CEDRIC RICHMOND: If the question is, do they have access? - the question is, they do because it's important to us to make sure that we're keeping families safe and making sure that they know that we're concerned about unconstitutional policing and excessive force in this country. And we relate that to them.
KING: Lawmakers in Congress have spent months trying to negotiate a police reform bill, and nothing yet. Where does that stand?
KHALID: Well, last month, negotiators said they had reached an agreement on a framework. Not a lot of details yet there, but there are some changes being discussed that some Democrats want, like eliminating qualified immunity. And some police groups essentially tell me that those are nonstarters for them. Jonathan Thompson with the Sheriffs' Association told me that law enforcement is in this untenable situation right now, and he's not sure there's going to be a middle ground to land on. During the campaign, the president spoke about finding a solution to police reform if he could just get all of the stakeholders in the same room, the civil rights activists, the police unions. You know, but now he's also dealing with some rising crime in the country. And I do think there is a sense that in order to have the political space to tackle reform, the administration first needs to get violent crime under control.
KING: NPR's Asma Khalid. Thank you, Asma.
KHALID: You're welcome.
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KING: All right. England is getting ready to lift nearly all of its COVID-19 restrictions in just about two weeks.
FADEL: And British Prime Minister Boris Johnson says it's time to return to near normal and let people police themselves.
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PRIME MINISTER BORIS JOHNSON: We will change the basic tools that we have used to control human behavior, will move away from legal restrictions and allow people to make their own informed decisions about how to manage the virus.
FADEL: But Johnson is planning to open up at a time when cases, hospitalizations and deaths continue to rise, drawing criticism from unions and opposition politicians.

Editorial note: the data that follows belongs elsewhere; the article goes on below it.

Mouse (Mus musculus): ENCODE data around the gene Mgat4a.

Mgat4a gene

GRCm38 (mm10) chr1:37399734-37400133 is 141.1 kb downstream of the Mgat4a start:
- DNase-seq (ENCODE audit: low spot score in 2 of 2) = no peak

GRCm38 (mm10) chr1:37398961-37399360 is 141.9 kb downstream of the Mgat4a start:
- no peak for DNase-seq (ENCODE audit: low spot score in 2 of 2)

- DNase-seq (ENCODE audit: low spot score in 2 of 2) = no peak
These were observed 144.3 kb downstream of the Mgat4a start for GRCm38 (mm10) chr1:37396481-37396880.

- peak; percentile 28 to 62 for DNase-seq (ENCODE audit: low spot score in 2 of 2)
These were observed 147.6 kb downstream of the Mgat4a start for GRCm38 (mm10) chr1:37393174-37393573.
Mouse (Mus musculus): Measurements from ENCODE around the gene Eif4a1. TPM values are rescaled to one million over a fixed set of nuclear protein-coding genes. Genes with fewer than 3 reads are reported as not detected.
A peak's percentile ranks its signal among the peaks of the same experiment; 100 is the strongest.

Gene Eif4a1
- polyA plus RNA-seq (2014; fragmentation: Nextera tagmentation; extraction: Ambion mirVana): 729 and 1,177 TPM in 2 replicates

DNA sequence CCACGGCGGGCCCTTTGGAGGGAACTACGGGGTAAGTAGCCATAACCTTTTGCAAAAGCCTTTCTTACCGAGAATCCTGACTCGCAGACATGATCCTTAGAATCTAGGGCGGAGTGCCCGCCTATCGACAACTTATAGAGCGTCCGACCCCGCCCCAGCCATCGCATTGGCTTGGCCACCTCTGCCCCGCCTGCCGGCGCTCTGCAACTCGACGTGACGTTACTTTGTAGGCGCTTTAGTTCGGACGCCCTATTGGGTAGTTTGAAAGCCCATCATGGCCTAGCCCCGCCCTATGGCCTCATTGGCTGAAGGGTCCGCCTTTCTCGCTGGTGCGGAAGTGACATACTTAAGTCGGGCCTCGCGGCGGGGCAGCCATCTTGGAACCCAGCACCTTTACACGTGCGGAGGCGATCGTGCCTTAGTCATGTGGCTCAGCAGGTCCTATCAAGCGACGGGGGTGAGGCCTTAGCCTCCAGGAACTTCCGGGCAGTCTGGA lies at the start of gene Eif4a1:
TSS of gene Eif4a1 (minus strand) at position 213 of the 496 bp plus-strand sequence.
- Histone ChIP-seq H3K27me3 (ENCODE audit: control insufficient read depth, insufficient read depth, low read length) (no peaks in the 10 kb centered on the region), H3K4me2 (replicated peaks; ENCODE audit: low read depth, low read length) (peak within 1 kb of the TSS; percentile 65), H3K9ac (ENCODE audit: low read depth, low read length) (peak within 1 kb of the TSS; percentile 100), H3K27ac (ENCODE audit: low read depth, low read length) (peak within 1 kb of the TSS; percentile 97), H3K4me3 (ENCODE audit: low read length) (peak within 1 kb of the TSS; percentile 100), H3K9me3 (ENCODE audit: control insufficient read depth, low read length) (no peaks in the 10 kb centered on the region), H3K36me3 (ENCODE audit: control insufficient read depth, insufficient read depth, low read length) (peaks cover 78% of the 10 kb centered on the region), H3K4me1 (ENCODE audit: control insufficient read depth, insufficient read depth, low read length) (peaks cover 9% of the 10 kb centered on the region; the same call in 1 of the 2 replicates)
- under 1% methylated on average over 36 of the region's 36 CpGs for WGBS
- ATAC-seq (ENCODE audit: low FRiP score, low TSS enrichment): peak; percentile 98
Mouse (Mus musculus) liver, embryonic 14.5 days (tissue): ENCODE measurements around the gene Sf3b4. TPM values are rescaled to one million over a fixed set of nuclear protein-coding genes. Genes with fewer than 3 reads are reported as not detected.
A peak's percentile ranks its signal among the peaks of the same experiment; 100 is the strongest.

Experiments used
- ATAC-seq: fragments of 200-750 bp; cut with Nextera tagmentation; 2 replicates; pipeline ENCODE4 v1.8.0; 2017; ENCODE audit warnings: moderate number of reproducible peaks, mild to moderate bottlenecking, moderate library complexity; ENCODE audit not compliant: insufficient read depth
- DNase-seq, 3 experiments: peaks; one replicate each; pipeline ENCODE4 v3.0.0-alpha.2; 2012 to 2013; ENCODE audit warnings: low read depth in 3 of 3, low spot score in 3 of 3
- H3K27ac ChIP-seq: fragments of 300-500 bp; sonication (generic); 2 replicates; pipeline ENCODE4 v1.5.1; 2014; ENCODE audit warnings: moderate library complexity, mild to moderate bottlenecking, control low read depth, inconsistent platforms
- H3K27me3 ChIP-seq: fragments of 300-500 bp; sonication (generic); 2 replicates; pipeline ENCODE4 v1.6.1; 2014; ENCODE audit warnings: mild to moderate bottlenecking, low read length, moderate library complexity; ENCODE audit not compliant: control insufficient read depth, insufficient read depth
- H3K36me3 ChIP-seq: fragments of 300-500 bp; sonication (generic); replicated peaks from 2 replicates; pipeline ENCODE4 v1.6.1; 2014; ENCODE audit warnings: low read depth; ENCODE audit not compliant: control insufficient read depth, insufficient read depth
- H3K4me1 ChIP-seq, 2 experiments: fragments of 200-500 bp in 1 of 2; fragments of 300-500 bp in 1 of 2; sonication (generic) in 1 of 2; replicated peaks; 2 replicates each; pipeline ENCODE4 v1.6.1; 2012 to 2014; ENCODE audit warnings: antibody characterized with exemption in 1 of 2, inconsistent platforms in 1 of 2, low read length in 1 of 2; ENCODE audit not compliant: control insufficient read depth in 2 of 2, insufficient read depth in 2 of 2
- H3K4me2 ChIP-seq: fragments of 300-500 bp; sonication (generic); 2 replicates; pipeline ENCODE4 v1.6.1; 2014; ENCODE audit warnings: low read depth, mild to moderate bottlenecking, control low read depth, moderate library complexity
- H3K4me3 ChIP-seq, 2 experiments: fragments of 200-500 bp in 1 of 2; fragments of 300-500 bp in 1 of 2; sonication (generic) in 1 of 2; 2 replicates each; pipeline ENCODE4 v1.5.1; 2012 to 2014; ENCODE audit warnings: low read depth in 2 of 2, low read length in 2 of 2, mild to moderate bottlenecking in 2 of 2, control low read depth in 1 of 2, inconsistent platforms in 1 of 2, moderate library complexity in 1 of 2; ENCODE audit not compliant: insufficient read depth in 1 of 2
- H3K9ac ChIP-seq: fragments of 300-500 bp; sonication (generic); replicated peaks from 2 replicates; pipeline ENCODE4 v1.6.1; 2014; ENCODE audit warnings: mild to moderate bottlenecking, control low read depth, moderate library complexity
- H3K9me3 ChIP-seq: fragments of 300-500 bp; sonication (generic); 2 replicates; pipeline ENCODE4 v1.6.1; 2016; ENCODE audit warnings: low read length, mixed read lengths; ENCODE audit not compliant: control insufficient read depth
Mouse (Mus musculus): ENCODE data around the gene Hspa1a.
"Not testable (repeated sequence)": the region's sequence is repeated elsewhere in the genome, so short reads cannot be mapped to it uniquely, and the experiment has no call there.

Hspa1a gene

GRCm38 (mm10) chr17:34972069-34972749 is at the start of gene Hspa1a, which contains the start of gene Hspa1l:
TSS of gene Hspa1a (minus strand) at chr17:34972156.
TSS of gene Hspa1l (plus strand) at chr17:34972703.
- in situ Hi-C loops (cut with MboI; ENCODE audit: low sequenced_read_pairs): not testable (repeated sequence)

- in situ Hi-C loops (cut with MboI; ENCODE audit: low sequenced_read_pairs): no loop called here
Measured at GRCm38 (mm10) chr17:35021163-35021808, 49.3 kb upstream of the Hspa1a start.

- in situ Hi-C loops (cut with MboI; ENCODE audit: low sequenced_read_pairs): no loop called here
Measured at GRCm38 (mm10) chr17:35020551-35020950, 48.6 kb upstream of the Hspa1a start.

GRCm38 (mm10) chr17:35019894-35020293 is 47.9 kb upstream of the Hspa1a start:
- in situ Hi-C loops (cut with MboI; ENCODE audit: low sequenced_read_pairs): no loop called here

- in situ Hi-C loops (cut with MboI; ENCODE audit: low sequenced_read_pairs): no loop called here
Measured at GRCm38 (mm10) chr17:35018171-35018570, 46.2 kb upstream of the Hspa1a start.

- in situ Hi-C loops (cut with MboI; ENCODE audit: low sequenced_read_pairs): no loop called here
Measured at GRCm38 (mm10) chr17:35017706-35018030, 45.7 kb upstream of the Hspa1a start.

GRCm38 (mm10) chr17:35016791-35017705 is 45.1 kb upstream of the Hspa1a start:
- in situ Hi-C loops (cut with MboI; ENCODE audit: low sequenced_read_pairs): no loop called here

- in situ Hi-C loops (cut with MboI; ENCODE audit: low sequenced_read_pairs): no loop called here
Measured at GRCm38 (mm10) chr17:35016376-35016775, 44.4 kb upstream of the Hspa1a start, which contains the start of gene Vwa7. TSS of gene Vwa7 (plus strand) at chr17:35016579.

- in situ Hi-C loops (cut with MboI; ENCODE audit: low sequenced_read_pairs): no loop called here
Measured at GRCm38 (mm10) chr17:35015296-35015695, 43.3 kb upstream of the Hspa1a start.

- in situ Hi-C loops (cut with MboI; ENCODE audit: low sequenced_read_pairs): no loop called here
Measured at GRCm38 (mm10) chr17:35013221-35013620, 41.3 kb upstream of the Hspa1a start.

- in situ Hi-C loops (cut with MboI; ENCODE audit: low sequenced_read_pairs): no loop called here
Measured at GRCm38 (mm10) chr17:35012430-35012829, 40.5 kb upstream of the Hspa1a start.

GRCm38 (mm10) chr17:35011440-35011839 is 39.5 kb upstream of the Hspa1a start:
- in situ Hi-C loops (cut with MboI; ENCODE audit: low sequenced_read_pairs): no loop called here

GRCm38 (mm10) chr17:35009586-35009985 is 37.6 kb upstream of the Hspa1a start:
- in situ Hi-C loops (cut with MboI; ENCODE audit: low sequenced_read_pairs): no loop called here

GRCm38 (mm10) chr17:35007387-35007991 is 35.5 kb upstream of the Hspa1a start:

KING: NPR's Frank Langfitt is in London covering this one. Hey, Frank.
FRANK LANGFITT, BYLINE: Hi, Noel. Good morning.
KING: So the virus is spreading. The delta variant is making everybody very nervous. What is Boris Johnson's logic here?
LANGFITT: Noel, you know, even he admits that the pandemic isn't over. But his argument is basically there's a heavy vaccination rate here in the United Kingdom, and he says it has largely broken the link between the disease and hospitalization and large number of deaths. And so far, I mean, at the moment, the numbers would seem to support that. We're at about 27,000 cases a day. And deaths are averaging about 18 a day. Now, if you compare that to, say, the height in January, in one day, you had over 1,800 deaths in this country. Now, to be clear, this is a trade-off between more cases and certainly at least some more deaths and fully reopening the economy and society here.
KING: Given Britain's very divisive political climate, are other political leaders criticizing Johnson? What are they saying?
JOHNSON: There is criticism, as you would expect. I mean, one of the big concerns is that Johnson wants to make mask wearing voluntary. Now, there's one union here that represents public transport workers, called this yesterday an act of gross negligence and said it's certain to lead to more infections. Keir Starmer - he's the leader of the opposition Labour Party - he called the plan reckless.
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KEIR STARMER: The public know the infection rate is going up. And they're bound to pinch themselves and say, why on earth, then, are you throwing off all protections at the same time? Of course, we want to open up. But to throw all protections at the same time is reckless.
LANGFITT: And I should mention, I mean, I ride the tube these days. I am working in London to some degree. And Sadiq Khan - he's the mayor of London - he says he still would like to see, definitely wants masks mandatory on the tube, buses and trains around the capital.
KING: OK, that's interesting. And then public health officials - what are they saying? Are they speaking with one voice? Do they have ideas about this plan?
LANGFITT: They do. I mean, there's an expectation that by the time Johnson wants to lift these restrictions - we're talking about two weeks from now, July 19 - the country actually could probably be seeing 50,000 new cases a day.
LANGFITT: Yeah. And so you can imagine how this may be a tough sell at the time. Now, speaking on the BBC this morning, Neil Ferguson - he's an epidemiologist at Imperial College London. He called Johnson's move - he framed it as a slight gamble.
NEIL FERGUSON: And this is the the million-dollar question. If we get very high numbers of cases a day - 150,000, 200,000 - it still could cause some pressure to the health system and, of course, some, you know, public health burden.
LANGFITT: And what Ferguson is talking about there is definitely talking about more deaths. I should add these plans are not certain. Johnson is still watching the situation and the numbers. He says he's going to make a final decision next Monday. And this will only apply to England because Scotland, Wales and Northern Ireland - they have their own COVID policies, not unlike the states in the US.
KING: Ah, OK. NPR's Frank Langfitt in London. Thank you, Frank, for your reporting.
LANGFITT: Great to talk, Noel.